“Choose your illusions with care, tend them with wisdom, and may The Farce be with you.” With this blessing (curse?) I end my classes each semester. It encapsulates the approximate takeaway I wish for the students. The first clause references the vital lie of culture and also alludes to our freedom in managing it. The second clause echoes the theme of freedom and points to the ongoing nature of the task. The final clause is a tongue-in-cheek nod to The Force in Star Wars and, for us, an intuition of benevolence. Sometimes the class is psychology and we’ve watched Flight From Death. Sometimes it is comparative religion and Becker has been viewed in light of the Buddhist teaching on impermanence. Sometimes it is philosophy and we’ve explored “the psychologist Kierkegaard.” Exposing students to such powerful messages gives a teacher pause. To what end? What is the ultimate point and value of presenting these ideas? This concern is one that we all engage. It was brought home to me recently by a video on the parody website The Onion. The video featured an imaginary group of scientists who had taught a lowland gorilla awareness of its mortality. “When we began, Quigley was a normal happy ape.” Over the course of his education he is brought to the point of a panic attack as the scientists rejoice. While incredibly funny, for someone teaching Becker, the video is somewhat unnerving. Socrates taught that the unexamined life is not worth living, but any number of Woody Allen characters have taught us that the same holds true of the over-examined life.
As I’ve ruminated on this question for a few days I find myself dividing my answer into two categories, the personal and the collective. On the personal level, I’m less sure of the answer, less inclined to mess with Quigley the normal happy ape. Since we will never get to a state of complete unrepression and will forever live with a tacit, qualified acceptance of our illusions, might it not be better to leave well enough alone? I go back and forth on this side of the question. It is when I turn to the collective side that I see the indisputable value of teaching Becker. Awareness of his “science of evil” is not a luxury. Quigley the normal happy ape in The Onion video does not have the capacity for environmental devastation or thermonuclear warfare. We do. Becker’s insights provide us with the tools of self-awareness that we need to harness the better angels of our nature.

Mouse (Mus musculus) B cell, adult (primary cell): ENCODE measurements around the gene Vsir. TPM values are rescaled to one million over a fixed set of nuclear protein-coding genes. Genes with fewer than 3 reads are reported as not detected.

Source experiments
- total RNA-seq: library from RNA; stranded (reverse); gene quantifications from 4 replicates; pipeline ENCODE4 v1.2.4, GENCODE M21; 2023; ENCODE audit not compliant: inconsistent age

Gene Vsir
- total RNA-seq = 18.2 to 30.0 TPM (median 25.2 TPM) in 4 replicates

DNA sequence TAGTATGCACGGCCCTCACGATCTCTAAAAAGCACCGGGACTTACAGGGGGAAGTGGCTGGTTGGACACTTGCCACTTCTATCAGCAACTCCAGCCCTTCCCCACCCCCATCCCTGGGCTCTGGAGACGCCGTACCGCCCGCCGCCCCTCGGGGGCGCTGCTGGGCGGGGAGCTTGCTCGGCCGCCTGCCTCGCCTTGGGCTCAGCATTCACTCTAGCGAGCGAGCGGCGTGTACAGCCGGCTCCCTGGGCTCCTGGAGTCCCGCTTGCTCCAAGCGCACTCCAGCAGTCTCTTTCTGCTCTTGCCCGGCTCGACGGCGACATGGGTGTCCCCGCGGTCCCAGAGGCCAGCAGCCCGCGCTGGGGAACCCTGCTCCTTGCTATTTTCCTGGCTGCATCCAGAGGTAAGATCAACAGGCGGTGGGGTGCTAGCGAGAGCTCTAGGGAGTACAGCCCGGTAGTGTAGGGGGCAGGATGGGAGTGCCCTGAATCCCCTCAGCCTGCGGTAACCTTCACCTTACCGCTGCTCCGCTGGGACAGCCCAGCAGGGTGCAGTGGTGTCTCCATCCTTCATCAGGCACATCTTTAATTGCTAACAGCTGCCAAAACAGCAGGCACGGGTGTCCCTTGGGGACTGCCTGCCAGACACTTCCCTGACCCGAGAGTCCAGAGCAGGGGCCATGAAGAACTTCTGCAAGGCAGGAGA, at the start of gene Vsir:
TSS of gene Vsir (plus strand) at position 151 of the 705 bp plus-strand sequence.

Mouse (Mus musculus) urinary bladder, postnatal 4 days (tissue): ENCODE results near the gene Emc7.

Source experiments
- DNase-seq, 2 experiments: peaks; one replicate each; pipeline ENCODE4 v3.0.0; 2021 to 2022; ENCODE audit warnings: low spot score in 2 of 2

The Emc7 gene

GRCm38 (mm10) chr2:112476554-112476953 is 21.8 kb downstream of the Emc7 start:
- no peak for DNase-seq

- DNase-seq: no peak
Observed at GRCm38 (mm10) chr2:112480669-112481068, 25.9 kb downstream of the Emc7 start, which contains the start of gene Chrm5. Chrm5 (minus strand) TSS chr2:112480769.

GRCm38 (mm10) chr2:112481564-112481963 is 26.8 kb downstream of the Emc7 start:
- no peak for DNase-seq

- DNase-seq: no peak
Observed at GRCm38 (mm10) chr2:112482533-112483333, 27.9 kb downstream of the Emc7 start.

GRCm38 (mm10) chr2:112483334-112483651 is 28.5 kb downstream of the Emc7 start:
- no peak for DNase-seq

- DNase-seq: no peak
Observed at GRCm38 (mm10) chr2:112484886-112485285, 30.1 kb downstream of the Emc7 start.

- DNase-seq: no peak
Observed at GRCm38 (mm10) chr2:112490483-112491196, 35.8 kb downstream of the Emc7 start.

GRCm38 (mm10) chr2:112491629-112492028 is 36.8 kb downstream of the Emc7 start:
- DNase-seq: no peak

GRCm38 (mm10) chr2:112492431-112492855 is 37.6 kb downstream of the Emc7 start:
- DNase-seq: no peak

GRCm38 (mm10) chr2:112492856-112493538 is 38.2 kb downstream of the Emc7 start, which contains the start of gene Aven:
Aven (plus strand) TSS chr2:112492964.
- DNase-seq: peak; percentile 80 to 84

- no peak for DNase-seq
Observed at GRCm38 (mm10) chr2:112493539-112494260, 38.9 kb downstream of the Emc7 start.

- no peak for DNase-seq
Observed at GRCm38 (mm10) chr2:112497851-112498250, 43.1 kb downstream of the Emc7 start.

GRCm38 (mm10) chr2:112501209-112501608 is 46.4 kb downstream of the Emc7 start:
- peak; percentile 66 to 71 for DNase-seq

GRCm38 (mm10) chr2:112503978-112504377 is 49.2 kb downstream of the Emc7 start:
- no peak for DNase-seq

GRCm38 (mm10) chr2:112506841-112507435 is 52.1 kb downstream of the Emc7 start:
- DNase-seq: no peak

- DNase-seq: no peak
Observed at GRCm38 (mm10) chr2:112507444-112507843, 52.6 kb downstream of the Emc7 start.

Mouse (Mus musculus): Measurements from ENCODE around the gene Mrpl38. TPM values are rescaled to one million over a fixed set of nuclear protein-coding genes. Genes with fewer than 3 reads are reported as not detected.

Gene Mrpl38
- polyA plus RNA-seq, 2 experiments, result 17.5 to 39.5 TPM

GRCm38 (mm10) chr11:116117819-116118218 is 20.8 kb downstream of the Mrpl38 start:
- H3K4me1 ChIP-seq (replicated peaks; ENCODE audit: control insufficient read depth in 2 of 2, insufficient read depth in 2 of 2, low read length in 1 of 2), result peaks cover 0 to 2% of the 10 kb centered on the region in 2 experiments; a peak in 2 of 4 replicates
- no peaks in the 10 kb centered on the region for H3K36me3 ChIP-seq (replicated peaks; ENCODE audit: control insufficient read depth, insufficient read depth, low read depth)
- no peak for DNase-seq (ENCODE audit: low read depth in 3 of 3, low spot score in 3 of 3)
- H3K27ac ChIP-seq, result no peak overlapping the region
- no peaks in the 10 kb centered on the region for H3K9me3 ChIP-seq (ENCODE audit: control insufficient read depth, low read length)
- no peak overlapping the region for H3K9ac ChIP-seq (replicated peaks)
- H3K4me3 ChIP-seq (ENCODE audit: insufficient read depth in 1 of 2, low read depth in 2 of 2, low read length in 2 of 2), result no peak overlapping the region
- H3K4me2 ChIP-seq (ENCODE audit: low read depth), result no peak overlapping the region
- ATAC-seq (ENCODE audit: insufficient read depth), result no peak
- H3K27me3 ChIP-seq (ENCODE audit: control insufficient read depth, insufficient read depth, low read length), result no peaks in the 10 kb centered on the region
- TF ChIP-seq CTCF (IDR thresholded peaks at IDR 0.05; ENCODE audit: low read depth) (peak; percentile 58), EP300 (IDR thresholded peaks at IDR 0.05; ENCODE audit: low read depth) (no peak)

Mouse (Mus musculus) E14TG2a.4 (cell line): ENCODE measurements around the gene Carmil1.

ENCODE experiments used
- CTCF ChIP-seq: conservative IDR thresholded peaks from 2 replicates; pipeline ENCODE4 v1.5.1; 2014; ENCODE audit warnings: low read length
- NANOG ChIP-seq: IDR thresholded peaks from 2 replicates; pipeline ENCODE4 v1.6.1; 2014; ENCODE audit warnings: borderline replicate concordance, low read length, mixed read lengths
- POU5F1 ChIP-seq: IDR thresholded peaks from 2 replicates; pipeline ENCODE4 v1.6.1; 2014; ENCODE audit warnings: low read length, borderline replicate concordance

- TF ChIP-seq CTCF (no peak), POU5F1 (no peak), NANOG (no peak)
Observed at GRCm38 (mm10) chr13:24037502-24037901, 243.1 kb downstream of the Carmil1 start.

The current generation of Millennials provides some hope that we may be able to deal with our self-destructive tendencies. As a generation, they follow the much maligned Generation X whose nihilistic persona alarmed their elders. In response, the Millennials have been nurtured much like the GI Generation that followed the Lost Generation eighty years ago. They have been raised as a protected generation. Endless rounds of sports and school activities have kept them busy and engaged. School uniforms, curfews, and “baby on board” bumper stickers have kept them safe. “Helicopter parents” have hovered over their academic progress. They have engaged in an unprecedented amount of service activity through their schools and religious institutions. As a result, these Millennials have a great capacity to cooperate and work together, to engage the big projects that face humanity. At the same time they excel at the everyday grunt work necessary to see a job through. They recognize the heroic nature of the mundane, something that often escapes my own Baby Boomer cohort.
A shadow side of the cooperative personality of the Millennials is a key reason for presenting Becker’s insights on symbolic immortality. The dark side of cooperation is sheepish conformity. It is a conformity that was described by Erich Fromm during the 1950s as the GI Generation came of age. Consumer and entertainment culture certainly functions to keep all of us unconscious. This is an environment where symbol systems can work as an emotional shorthand that bypasses reason. Further, symbolic shorthand is the currency of manipulators and demagogues. This is all the more reason for today’s youth to be well versed in the seductiveness of symbolic immortality and the possibilities for constructive heroism. Regarding my teaching dilemma, a “confusion about heroism” is the price that must be paid for an awakening humanity. The role of the educator in all this is daunting. Best to trust in The Farce.